Monday, October 01, 2007


One evening we found ourselves in the same neighborhood bar, Evelyn, Tito and I. Tito told me it had been her arm in the open window at the Skyline office.

Evelyn didn't know about this blog. But she wanted me to know about her. And so she began.

Almost twenty years ago, in another epoch, she worked at home, the mother of three children. She lived on public assistance. She had never worked for anyone else. Her older sister Mercedes was the one with a job. Mercedes worked at Skyline .

I always wonder: why does change happen when it happens? One day Evelyn told her sister she'd had enough. She was sick of being on public assistance. She wanted to turn her life around. She wanted a job.

Mercedes found her a job at Skyline. It must have been difficult in the beginning. Evelyn had so much catching up to do. She'd never worked in an office. There were phones and computers to learn. She had to see to all the impatient personalities who passed through, fetching what they needed when they needed it. Her day didn't end at Skyline. Each night she had her children to pick up, meals to make, homework to supervise, bedtimes to observe. And then another day.

It's been nineteen years, and Evelyn has done every job at Skyline practically but President, but to be that, she'd need to work as a driver, and she's not interested. I'm sure she could have been one of the people answering my late night call when I was freelancing at a magazine that had a contract with Skyline. She certainly knew enough of my colleagues.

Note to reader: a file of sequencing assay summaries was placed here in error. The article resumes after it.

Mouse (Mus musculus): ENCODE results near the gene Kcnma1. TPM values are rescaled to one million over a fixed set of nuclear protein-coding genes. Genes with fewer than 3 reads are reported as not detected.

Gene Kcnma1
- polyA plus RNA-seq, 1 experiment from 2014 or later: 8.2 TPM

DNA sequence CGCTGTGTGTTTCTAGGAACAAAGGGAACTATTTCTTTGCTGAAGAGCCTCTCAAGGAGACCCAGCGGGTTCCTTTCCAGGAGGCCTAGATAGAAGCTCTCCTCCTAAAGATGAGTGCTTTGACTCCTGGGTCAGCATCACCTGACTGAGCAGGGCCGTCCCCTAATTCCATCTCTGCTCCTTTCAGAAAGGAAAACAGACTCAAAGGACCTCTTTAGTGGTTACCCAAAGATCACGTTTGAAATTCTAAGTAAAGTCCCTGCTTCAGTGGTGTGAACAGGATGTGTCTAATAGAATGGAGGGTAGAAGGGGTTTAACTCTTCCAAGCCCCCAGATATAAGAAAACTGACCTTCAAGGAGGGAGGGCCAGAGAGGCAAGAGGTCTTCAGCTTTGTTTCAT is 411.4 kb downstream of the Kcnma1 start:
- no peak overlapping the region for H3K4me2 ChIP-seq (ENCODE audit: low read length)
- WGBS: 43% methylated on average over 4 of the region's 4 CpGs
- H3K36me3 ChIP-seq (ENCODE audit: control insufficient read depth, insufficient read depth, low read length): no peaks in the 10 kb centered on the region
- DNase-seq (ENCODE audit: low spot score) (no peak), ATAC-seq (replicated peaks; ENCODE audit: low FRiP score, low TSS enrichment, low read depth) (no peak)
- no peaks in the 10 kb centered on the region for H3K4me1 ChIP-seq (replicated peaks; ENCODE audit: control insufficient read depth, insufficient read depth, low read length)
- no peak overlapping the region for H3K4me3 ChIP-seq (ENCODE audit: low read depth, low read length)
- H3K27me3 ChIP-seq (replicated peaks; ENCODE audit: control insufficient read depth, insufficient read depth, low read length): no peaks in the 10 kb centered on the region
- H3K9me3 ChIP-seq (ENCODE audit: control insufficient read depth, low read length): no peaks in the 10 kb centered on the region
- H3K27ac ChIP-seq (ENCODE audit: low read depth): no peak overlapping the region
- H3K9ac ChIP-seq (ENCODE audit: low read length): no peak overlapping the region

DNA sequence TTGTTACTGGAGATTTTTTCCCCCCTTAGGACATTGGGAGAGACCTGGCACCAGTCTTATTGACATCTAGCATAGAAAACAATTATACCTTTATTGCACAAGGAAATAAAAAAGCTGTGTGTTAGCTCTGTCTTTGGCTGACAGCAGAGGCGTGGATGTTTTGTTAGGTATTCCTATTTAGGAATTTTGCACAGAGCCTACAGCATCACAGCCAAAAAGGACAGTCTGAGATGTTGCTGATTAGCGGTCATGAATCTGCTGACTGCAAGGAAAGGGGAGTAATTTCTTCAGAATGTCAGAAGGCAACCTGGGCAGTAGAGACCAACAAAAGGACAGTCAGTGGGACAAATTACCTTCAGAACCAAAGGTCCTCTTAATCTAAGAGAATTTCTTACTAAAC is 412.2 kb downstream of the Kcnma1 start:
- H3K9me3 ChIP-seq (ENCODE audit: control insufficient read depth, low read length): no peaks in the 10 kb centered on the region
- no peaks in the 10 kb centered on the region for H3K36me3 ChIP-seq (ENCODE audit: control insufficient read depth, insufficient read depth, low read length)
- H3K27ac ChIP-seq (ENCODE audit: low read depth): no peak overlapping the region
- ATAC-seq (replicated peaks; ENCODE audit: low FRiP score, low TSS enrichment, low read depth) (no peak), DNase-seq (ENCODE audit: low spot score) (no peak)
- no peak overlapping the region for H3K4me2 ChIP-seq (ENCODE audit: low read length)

And Evelyn is only 43. But her time at Skyline is almost half a lifetime. She has married, had three more children and then divorced. Her oldest children have children of their own, making Evelyn a grandmother of six. Hard to believe for a woman who looks like she is in her late 30s. Perhaps it's her gratefulness. Her children have jobs, houses and lives of their own, every parent's most cherished hope. Her younger three are making their way through high school.

Tito and I left her at the bar and took a turn around the neighborhood walking off the sandwich and shepherd's pie we had just eaten. At that hour most houses were dark. We walked up one street and down another. I pointed out to him the house I'd spotted for sale, where I'd peeked through the broken window to its abandoned rooms. The camera only saw the window that reflected me back.

We turned back and threaded our way back to our block and all its familiar landmarks. First we came to the Skyline parking lot. Then their new building. Then their old one where I'd seen Evelyn's arm. Tito paused in front of the next building. We were four doors away from our own building. "This is where Evelyn lives."


Blogger Janet said...

Oh, it's good to be back and catch up on Blissville. Funny, before I left, I wondered whose arm that was...and now you have discovered who it belonged to. And with yet another wonderful story to be told.

11:03 AM  
Blogger Blissville said...

You are back! And surely full of stories yourself, which I look forward to reading about!

7:52 AM  

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